After Antiochus issued his decrees forbidding Jewish religious practice, a rural Jewish priest from Modiin, Mattathias the Hasmonean, sparked the revolt against the Seleucid Empire by refusing to worship the Greek gods. Mattathias killed a Hellenistic Jew who stepped forward to offer a sacrifice to an idol in Mattathias' place. He and his five sons fled to the wilderness of Judah. After Mattathias' death about one year later in 166 BCE, his son Judah Maccabee led an army of Jewish dissidents to victory over the Seleucid dynasty in guerrilla warfare, which at first was directed against Jewish collaborators, of whom there were many. The Maccabees destroyed pagan altars in the villages, circumcised children and forced Jews into outlawry. The term Maccabees as used to describe the Jewish army is taken from its actual use as Judah's surname.
The revolt itself involved many battles, in which the Maccabean forces gained notoriety among the Syrian army for their use of guerrilla tactics. After the victory, the Maccabees entered Jerusalem in triumph and ritually cleansed the Temple, reestablishing traditional Jewish worship there and installing Jonathan Maccabee as high priest. A large Syrian army was sent to quash the revolt, but returned to Syria on the death of Antiochus IV. Its commander Lysias, preoccupied with internal Syrian affairs, agreed to a political compromise that restored religious freedom.
The Jewish festival of Hanukkah celebrates the re-dedication of the Temple following Judah Maccabee's victory over the Seleucids.
Following the re-dedication of the temple, the supporters of the Maccabees were divided over the question of whether to continue fighting or not. When the revolt began under the leadership of Mattathias, it was seen, in the view of the author of the First Book of Maccabees, as a war for religious freedom to end the oppression of the Seleucids. However, as the Maccabees realized how successful they had been, many wanted to continue the revolt and conquer other lands with Jewish populations or to convert their peoples. This policy exacerbated the divide between the Pharisees and Sadducees under later Hasmonean monarchs such as Alexander Jannaeus. Those who sought the continuation of the war were led by Judah Maccabee.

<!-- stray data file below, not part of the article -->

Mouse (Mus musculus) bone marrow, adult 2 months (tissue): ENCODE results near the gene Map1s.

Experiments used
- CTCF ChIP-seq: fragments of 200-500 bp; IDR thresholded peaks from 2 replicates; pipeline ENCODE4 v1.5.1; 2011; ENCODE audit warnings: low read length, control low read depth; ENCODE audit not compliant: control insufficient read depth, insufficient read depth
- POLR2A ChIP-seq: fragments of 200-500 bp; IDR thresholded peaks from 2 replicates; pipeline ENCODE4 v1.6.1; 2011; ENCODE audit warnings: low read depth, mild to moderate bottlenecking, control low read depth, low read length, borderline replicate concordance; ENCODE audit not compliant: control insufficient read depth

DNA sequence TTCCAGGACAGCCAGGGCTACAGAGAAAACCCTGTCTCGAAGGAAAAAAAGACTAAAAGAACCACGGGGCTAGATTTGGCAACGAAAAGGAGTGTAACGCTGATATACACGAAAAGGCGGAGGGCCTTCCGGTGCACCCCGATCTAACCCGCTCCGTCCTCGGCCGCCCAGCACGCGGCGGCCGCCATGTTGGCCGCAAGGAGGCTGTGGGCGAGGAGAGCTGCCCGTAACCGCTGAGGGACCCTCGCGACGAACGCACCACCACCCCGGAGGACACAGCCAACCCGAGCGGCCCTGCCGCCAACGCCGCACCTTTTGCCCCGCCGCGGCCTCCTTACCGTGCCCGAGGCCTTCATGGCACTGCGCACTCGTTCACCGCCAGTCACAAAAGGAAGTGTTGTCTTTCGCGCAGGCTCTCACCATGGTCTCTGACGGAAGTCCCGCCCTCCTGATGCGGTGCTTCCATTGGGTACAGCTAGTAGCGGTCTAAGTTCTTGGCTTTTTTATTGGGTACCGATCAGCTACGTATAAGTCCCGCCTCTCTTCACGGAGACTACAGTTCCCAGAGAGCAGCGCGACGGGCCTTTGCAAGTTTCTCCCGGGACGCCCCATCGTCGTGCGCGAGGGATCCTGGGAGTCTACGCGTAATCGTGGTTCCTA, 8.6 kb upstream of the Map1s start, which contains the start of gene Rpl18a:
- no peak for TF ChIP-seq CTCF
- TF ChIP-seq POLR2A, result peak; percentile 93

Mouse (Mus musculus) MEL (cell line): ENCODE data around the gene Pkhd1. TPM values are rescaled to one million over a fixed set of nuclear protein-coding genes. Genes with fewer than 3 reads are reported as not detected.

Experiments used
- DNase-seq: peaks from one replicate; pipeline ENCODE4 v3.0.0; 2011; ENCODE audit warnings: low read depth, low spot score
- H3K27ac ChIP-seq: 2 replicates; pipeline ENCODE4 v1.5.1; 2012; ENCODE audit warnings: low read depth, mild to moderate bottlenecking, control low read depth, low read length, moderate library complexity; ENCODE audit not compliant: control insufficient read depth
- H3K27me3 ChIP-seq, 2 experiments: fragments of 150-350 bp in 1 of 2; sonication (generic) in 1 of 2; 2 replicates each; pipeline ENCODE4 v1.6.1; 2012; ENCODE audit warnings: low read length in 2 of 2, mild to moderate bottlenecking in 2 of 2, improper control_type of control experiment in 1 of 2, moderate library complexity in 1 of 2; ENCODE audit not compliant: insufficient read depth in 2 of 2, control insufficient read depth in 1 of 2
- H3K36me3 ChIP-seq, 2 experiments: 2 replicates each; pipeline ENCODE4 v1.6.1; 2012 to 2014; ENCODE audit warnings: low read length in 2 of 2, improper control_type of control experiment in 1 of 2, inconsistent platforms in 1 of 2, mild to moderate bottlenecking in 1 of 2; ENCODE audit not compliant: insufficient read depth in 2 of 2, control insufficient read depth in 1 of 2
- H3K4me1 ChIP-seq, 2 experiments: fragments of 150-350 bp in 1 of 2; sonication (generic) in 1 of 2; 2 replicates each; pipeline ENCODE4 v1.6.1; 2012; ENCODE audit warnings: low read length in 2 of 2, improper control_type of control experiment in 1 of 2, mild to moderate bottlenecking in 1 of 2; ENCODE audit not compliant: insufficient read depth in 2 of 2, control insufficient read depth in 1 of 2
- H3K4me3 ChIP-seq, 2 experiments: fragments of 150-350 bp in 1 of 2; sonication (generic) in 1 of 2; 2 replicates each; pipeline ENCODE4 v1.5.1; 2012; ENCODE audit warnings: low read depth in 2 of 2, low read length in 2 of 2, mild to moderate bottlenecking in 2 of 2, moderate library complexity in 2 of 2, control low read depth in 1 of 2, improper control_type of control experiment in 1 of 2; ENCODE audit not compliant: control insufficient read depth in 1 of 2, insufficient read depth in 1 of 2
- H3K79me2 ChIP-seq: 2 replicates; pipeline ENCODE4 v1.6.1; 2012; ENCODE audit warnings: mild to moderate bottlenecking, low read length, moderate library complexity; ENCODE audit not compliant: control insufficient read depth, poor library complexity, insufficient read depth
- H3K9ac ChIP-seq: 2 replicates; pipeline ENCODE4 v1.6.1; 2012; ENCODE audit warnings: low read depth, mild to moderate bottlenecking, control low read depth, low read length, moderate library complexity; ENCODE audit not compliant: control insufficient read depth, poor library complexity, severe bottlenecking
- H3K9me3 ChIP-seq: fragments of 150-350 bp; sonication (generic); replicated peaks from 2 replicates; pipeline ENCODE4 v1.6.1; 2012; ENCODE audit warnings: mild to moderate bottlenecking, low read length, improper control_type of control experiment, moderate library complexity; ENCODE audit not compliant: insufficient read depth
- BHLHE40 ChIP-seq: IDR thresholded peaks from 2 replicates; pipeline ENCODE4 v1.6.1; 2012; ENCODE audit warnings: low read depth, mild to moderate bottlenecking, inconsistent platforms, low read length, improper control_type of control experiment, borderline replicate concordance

On his death in battle in 160 BCE, Judah was succeeded as army commander by his younger brother, Jonathan, who was already High Priest. Jonathan made treaties with various foreign states, causing further dissent between those who merely desired religious freedom and those who sought greater power.
In 142 BCE Jonathan was assassinated by Diodotus Tryphon, a pretender to the Seleucid throne, and was succeeded by Simon Maccabee, the last remaining son of Mattathias. Simon gave support to Demetrius II Nicator, the Seleucid king, and in return Demetrius exempted the Maccabees from tribute. Simon conquered the port of Joppa and the fortress of Gezer and expelled the garrison from the Acra in Jerusalem. In 140 BCE, he was recognised by an assembly of the priests, leaders and elders as high priest, military commander and ruler of Israel. Their decree became the basis of the Hasmonean kingdom. Shortly after, the Roman senate renewed its alliance with the Hasmonean kingdom and commanded its allies in the eastern Mediterranean to do so also. Although the Maccabees won autonomy, the region remained a province of the Seleucid empire and Simon was required to provide troops to Antiochus VII Sidetes, the brother of Demetrius II. When Simon refused to give up the territory he had conquered, Antiochus took them by force.
Simon was murdered in 134 BCE by his son-in-law Ptolemy, and succeeded as high priest and king by his son John Hyrcanus I. Antiochus conquered the entire district of Judea, but refrained from attacking the Temple or interfering with Jewish observances. Judea was freed from Seleucid rule on the death of Antiochus in 129 BCE.
Hasmonean rule lasted until 63 BCE, when the Roman general Pompey captured Jerusalem and subjected Israel to Roman rule, while the Hasmonean dynasty itself ended in 37 BCE when the Idumean Herod the Great became king of Israel and king of the Jews.